MORGANTOWN, W.Va. – Romney resident Patty Davis, state chair of Mountains of Hope and president of the Hampshire County Cancer Coalition, has received the Comprehensive Cancer Control (CCC) Champion Award from C-Change, a national organization that brings together the public, private and nonprofit sectors to eliminate cancer as a major health problem.

Mountains of Hope is West Virginia’s comprehensive cancer coalition. WVU’s Mary Babb Randolph Cancer Center is one of its four founding members. The award recognizes volunteer CCC coalition members and/or partners that consistently go above and beyond the call of duty to advance projects and/or interventions consistent with priorities in their state’s cancer plan.

“While I am honored to be recognized as the only person in the nation to receive this award, I am most happy about the opportunity it provides to raise awareness about the activities West Virginia is doing to eliminate cancer,” Davis, a cancer survivor, said. “I hope federal lawmakers will be so impressed that they will approve more National Institutes of Health and Centers for Disease Control funding to fight the disease in our state.”

Shortly after joining the Mountains of Hope Coalition, Davis was named the Agent of Hope representative to the coalition’s steering committee.  Agents of Hope are community volunteers within the coalition who actively promote the mission and vision of Mountains of Hope and encourage positive behavior change, especially in rural and isolated communities. 

Davis’ involvement and commitment to the CCC movement has grown with each passing year. She is active with the West Virginia affiliate of the Susan G. Komen for the Cure, supporting activities such as the Komen Race for the Cure. She is a member of the state partners group of the Bonnie’s Wells Wilson Mobile Mammography Unit and the Appalachia Cancer Network Advisory Board. She has written grants to provide funding for women who were un- or underinsured to receive mammograms and was the driving force in lobbying the West Virginia Legislature to make the breast cancer awareness license plate a reality in 2005. She is also an ambassador for the American Cancer Society;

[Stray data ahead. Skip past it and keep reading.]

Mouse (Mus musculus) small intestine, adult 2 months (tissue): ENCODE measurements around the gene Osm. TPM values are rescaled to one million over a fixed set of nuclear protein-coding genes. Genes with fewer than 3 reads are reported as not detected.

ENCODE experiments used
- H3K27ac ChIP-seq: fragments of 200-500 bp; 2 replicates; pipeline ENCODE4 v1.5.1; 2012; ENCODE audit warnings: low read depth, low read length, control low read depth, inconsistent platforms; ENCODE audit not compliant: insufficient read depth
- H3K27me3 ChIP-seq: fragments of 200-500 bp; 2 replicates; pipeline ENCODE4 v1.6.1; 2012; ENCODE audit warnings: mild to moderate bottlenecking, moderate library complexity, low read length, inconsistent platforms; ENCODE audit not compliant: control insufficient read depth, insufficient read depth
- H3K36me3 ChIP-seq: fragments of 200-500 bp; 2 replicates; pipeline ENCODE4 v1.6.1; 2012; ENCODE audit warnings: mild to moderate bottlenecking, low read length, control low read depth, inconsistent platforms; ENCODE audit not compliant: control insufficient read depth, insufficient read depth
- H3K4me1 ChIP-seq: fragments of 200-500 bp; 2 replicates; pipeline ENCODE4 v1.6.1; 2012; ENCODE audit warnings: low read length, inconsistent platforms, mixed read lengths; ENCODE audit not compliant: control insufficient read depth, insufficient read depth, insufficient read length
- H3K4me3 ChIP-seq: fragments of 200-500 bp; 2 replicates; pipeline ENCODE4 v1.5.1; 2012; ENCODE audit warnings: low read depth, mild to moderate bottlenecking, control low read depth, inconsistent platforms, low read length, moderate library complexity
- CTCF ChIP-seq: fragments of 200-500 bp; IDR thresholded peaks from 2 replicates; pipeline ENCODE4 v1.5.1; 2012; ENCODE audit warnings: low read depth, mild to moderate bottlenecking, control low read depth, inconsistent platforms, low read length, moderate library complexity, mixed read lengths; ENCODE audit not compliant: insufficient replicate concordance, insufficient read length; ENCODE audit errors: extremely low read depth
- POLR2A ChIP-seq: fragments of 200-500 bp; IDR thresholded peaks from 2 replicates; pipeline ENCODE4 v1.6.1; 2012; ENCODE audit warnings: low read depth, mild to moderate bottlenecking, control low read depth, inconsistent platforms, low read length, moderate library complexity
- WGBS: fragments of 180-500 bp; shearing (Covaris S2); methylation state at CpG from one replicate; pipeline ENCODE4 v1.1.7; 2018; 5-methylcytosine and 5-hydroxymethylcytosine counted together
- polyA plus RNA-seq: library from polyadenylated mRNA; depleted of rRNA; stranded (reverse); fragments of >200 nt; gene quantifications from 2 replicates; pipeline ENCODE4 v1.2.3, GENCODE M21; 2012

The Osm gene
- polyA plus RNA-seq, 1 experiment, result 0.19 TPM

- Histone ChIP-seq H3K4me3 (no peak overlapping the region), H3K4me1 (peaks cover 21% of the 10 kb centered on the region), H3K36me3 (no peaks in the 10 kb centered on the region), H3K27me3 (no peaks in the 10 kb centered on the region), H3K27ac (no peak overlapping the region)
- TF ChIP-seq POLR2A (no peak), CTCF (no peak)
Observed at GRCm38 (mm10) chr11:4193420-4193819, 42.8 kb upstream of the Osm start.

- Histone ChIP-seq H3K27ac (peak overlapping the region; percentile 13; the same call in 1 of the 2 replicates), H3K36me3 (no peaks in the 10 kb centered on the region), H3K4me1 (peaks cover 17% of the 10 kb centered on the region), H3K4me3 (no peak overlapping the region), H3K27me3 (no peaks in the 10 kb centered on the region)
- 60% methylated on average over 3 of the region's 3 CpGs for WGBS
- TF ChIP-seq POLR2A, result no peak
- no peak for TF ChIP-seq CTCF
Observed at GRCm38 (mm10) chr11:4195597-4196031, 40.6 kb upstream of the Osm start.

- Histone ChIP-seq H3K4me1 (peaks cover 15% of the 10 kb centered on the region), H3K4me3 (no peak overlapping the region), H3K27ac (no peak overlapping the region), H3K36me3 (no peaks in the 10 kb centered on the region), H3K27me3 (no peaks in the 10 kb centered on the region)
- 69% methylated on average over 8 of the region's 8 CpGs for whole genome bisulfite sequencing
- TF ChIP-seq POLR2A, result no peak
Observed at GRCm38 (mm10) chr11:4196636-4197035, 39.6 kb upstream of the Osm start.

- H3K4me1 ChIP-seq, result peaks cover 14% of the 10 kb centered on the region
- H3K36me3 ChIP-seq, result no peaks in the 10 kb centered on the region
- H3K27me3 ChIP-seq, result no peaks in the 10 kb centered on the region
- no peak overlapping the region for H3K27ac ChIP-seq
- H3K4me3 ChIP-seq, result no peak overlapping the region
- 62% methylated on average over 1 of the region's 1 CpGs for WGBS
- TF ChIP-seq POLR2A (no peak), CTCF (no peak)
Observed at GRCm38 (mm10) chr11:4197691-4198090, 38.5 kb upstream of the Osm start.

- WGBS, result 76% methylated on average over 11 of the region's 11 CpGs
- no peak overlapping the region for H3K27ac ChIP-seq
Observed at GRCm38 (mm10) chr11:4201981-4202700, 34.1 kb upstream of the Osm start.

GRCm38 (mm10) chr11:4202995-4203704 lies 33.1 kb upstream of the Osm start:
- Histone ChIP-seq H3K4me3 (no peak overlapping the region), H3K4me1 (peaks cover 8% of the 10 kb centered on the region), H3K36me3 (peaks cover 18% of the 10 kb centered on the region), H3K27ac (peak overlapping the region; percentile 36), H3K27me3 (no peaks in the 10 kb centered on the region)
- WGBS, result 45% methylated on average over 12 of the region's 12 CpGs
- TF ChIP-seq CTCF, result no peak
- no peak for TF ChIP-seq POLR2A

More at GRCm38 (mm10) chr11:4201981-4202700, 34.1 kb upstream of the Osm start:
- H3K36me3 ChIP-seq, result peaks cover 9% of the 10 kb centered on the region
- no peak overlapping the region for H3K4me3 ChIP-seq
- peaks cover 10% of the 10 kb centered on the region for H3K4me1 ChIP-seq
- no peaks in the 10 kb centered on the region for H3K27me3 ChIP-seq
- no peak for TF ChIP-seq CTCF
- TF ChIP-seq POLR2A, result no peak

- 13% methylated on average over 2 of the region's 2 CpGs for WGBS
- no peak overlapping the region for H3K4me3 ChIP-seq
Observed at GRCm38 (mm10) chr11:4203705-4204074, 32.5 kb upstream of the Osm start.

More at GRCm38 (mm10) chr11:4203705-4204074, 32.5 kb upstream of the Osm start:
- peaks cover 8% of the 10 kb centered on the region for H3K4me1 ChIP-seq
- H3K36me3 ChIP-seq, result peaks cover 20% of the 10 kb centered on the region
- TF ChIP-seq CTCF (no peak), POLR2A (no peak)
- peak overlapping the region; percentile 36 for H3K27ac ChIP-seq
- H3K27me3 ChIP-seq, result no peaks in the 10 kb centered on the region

Davis attended the C-Change 12th Semi-Annual Meeting with former West Virginia Gov. Bob Wise and spoke to various audiences, including former President George H. W. Bush. She was one of two people chosen to go with Lance Armstrong to advocate for cancer support in Washington, D.C.

“As a survivor I celebrate life each day. We are all involved in this journey called life. Being an advocate for cancer survivors I have learned how important it is to educate and provide meaningful education for my community.  At the end of each day it’s really people who help people; and I want to be one of those people,” Davis said. “It’s a passion I have and it will be until I can’t continue. I don’t want to be concerned about my daughter getting breast cancer.”

In addition to being profiled on the C-Change website, Davis was honored at the organization’s annual meeting Oct. 5-7 in Washington, D.C.

“This invitation-only meeting brings together many of the national-level advocates who will impact the direction of cancer policy over the next several years,” Jim Keresztury, Mountains of Hope facilitator and member of the Cancer Prevention and Control Program at the Mary Babb Randolph Cancer Center, said. “It’s a wonderful recognition and opportunity for both Patty and the Mountains of Hope Cancer Coalition.”

For more information: Amy Johns, HSC News Service, 304-293-7087
ss: 10-06-11